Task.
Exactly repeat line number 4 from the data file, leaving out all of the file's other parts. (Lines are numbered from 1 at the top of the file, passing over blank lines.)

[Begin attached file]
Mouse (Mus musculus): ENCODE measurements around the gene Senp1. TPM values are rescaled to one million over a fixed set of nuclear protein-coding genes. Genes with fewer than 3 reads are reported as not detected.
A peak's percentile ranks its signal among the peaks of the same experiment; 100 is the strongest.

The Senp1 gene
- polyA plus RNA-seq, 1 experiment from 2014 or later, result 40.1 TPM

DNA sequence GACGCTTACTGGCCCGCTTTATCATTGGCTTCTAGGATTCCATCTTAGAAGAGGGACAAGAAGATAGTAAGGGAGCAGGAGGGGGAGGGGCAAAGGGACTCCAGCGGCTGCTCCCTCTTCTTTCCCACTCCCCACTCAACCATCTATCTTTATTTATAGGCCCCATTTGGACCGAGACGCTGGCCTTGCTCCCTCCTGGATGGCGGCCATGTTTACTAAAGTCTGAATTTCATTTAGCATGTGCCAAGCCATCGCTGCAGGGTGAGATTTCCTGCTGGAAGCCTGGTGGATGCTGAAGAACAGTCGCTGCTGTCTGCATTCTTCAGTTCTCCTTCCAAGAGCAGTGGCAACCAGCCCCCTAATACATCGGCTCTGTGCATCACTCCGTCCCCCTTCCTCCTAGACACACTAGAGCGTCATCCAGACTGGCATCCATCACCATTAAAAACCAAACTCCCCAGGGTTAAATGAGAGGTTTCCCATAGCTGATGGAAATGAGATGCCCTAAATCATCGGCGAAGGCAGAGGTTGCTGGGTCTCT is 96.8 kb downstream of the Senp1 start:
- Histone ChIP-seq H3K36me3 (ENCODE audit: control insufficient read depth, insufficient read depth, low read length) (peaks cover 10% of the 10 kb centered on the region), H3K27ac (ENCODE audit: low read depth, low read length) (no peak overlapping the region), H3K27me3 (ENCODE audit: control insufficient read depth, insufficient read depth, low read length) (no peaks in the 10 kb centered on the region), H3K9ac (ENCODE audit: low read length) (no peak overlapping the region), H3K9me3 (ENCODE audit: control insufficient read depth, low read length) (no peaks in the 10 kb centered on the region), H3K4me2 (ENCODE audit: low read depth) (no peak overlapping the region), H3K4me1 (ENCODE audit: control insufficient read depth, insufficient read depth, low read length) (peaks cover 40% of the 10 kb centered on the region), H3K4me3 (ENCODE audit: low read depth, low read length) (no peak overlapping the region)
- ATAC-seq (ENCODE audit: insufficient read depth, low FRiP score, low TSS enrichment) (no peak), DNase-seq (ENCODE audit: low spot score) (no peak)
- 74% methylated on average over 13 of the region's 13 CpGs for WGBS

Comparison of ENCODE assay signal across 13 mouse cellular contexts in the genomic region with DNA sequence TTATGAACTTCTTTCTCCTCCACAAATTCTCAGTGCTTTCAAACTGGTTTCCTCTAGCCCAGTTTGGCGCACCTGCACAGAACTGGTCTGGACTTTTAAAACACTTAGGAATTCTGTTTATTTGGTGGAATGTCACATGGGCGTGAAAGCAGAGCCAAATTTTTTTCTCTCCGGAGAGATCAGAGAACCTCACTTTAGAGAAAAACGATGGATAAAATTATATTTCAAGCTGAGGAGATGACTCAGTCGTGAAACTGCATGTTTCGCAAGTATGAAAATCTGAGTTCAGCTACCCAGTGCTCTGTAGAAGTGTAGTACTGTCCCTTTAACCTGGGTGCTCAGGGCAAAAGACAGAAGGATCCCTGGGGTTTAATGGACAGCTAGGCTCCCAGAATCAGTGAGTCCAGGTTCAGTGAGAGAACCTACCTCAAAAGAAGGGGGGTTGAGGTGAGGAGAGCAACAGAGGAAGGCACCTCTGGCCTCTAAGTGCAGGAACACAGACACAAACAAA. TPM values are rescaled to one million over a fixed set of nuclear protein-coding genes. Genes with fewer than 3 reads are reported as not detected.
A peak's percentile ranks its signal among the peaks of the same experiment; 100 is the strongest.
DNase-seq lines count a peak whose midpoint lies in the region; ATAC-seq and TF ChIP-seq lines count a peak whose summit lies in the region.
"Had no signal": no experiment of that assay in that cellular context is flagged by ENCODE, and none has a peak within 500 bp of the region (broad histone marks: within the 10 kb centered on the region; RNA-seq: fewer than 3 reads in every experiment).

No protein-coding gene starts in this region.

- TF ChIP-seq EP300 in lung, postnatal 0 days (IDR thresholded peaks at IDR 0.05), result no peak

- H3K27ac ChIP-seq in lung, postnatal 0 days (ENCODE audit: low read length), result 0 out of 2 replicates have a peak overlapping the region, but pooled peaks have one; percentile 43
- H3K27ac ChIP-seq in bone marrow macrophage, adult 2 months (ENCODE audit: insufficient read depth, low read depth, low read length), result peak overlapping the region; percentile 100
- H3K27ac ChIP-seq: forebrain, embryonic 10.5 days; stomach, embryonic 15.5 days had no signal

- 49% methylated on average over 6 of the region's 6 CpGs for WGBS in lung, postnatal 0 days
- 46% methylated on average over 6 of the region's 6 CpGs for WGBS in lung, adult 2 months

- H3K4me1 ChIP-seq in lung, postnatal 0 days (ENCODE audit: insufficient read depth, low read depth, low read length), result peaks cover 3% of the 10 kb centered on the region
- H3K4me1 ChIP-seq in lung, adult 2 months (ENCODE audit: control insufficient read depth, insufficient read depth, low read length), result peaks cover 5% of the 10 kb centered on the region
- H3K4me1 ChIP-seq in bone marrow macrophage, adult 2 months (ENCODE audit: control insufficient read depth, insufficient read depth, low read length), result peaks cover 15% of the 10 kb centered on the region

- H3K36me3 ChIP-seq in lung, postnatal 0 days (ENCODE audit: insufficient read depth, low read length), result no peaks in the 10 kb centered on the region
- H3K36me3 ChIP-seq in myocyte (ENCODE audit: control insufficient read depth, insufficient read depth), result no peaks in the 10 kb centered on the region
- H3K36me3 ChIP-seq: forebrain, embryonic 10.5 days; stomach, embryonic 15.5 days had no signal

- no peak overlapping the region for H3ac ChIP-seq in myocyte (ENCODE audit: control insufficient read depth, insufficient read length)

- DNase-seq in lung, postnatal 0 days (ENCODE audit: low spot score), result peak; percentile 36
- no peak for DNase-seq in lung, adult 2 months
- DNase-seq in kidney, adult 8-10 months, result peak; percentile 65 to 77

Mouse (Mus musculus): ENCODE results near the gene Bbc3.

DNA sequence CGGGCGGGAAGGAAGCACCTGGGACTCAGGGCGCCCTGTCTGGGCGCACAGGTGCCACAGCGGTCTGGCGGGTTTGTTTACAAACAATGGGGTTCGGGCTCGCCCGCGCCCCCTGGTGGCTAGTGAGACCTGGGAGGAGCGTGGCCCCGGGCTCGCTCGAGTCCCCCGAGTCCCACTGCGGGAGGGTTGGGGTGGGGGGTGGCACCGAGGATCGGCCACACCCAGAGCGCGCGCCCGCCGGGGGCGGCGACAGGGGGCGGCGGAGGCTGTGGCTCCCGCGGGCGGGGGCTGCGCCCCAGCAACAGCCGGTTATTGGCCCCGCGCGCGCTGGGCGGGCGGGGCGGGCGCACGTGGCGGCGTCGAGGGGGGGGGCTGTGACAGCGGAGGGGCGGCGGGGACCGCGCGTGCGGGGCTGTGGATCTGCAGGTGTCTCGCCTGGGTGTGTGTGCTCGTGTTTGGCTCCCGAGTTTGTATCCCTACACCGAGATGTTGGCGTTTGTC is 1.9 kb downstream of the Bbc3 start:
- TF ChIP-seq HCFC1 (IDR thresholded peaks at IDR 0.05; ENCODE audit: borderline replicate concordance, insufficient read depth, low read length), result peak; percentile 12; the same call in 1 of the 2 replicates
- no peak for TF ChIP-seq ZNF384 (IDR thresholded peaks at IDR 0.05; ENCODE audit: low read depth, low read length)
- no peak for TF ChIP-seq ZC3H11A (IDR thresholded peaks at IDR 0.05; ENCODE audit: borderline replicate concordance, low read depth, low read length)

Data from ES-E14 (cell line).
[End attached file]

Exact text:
- polyA plus RNA-seq, 1 experiment from 2014 or later, result 40.1 TPM